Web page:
The Department of Health releases the state’s first opioid response plan, aiming to reduce the state’s opioid crisis. Over 450 deaths were attributed to opioids in the state last year. Assistant secretary of the Office of Behavioral Health Karen Stubbs says prevention is the first step in the right direction.

“The widespread education and awareness through prevention activities, so preventing the use of opioids or opioid addiction, to begin with,” said Stubbs.

Stubbs says another step is enhancing interventions, rescue during an overdose and the capacity for treatment.

“One of the most targeted areas we need to focus on is increasing access to and capacity for treatment.  So this is things like workforce development and expanding access in networks,” said Stubbs.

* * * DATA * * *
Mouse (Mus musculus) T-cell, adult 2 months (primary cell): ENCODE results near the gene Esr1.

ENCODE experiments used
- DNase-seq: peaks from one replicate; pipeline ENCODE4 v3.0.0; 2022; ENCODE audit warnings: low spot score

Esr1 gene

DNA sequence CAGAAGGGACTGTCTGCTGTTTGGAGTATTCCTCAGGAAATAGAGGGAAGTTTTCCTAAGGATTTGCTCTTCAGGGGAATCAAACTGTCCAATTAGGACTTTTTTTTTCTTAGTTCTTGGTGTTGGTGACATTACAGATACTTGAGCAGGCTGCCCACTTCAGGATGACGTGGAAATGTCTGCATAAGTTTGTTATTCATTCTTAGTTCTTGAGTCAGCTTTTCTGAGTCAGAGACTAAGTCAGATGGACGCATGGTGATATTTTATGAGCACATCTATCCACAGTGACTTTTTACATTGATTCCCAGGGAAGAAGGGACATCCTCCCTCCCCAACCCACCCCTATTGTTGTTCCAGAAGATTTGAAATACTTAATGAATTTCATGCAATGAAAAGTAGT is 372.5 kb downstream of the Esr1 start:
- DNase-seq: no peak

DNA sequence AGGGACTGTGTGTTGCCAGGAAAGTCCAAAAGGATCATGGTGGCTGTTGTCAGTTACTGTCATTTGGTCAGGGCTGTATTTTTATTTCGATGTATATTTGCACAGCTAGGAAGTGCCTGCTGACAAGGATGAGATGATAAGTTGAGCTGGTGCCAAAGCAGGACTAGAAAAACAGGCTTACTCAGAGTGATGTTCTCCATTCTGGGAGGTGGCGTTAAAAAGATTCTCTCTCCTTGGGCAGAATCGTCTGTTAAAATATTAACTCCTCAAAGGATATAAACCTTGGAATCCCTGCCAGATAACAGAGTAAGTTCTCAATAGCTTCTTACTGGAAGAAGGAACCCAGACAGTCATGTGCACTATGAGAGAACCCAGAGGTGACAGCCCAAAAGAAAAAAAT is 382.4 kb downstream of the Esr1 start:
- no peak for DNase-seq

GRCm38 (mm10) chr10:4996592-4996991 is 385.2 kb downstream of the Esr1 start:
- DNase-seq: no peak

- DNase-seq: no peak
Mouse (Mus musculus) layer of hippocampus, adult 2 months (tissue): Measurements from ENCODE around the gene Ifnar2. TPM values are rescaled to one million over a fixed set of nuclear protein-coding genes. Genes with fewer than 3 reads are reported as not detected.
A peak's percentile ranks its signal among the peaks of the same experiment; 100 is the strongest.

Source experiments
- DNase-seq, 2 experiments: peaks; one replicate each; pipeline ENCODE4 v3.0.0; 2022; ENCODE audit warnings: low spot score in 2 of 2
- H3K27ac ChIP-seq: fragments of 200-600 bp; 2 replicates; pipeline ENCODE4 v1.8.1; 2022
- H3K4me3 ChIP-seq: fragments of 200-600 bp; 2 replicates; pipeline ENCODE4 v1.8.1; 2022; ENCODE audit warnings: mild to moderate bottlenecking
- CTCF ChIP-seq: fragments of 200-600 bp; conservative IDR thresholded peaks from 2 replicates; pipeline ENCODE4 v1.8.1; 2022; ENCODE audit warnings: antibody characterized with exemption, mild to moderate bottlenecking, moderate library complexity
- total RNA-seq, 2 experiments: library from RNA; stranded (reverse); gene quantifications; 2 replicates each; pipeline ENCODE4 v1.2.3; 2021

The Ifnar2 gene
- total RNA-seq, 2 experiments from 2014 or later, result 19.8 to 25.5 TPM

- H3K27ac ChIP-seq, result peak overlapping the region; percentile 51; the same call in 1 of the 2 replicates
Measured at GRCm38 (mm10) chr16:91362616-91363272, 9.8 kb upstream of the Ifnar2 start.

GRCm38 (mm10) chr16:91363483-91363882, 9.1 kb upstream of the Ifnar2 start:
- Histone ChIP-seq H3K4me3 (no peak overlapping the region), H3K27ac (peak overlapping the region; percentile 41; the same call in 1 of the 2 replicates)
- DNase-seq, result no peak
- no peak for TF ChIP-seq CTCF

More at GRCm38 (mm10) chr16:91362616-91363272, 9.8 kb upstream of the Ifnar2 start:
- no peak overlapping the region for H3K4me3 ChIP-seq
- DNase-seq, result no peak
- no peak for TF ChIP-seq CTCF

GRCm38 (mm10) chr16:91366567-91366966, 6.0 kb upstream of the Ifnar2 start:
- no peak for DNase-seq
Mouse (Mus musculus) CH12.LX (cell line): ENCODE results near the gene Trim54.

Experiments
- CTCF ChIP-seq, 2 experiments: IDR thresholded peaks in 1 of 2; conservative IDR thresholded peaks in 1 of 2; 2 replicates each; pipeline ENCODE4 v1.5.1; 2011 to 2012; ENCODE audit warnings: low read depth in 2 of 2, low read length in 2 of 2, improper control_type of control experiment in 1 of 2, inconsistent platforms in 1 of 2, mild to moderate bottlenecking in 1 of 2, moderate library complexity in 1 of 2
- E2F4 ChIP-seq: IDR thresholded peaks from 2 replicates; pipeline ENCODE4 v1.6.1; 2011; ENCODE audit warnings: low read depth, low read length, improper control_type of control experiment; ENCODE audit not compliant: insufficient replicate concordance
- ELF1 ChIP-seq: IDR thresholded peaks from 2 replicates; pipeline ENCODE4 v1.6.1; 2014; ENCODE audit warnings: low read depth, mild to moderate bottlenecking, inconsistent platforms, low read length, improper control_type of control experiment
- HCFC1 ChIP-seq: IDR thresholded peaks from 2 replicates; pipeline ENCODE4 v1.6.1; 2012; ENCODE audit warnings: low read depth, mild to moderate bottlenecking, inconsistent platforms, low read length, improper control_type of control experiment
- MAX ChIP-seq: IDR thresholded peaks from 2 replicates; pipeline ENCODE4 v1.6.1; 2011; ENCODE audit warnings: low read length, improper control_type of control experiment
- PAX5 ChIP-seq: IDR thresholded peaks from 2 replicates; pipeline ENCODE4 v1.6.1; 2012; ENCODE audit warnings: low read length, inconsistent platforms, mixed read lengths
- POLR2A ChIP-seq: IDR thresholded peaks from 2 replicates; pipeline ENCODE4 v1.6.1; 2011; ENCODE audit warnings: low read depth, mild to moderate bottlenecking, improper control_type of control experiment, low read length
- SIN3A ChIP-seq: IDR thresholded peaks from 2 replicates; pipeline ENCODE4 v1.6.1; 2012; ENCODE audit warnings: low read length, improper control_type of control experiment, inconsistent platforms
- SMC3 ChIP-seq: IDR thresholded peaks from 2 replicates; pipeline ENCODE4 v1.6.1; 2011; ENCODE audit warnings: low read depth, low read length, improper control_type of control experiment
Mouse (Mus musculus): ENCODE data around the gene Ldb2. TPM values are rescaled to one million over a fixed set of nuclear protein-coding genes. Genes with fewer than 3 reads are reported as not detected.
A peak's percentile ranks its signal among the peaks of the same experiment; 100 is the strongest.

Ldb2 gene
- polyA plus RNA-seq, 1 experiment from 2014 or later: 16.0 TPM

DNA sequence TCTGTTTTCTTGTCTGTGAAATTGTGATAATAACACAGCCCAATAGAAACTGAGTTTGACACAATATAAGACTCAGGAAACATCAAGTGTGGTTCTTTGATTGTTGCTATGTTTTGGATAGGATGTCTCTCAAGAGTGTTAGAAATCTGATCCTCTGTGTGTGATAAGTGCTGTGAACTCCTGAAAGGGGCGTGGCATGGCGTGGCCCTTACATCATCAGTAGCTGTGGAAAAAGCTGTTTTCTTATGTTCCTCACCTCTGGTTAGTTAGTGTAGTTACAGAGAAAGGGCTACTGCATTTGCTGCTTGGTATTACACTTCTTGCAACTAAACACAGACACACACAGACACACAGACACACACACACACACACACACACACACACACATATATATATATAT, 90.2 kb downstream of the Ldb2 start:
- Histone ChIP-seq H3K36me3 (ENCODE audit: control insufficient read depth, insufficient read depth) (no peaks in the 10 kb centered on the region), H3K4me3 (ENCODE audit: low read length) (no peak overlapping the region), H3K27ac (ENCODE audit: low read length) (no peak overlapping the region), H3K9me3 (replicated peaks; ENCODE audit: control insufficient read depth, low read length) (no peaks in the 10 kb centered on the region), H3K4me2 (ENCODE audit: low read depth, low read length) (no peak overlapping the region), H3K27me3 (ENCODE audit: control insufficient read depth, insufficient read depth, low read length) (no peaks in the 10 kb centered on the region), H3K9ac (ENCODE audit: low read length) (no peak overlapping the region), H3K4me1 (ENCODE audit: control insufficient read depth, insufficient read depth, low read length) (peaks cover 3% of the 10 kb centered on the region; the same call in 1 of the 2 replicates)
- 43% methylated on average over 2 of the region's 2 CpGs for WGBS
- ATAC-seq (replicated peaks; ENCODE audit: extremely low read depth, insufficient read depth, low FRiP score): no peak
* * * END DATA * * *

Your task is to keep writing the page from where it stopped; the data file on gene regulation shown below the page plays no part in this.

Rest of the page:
Stubbs says effective recovery support services and improved real-time data analytics and surveillance of the opioid epidemic are part of the plan.

“Using data to pinpoint all of the activity and raising awareness in communities of the problem,” said Stubbs.

LDH has received over $50 million in opioid federal grants to fund the implementation of the response plan. Last year, the state saw a decrease in the prescription of opioids, but an uptick in opioid-related deaths.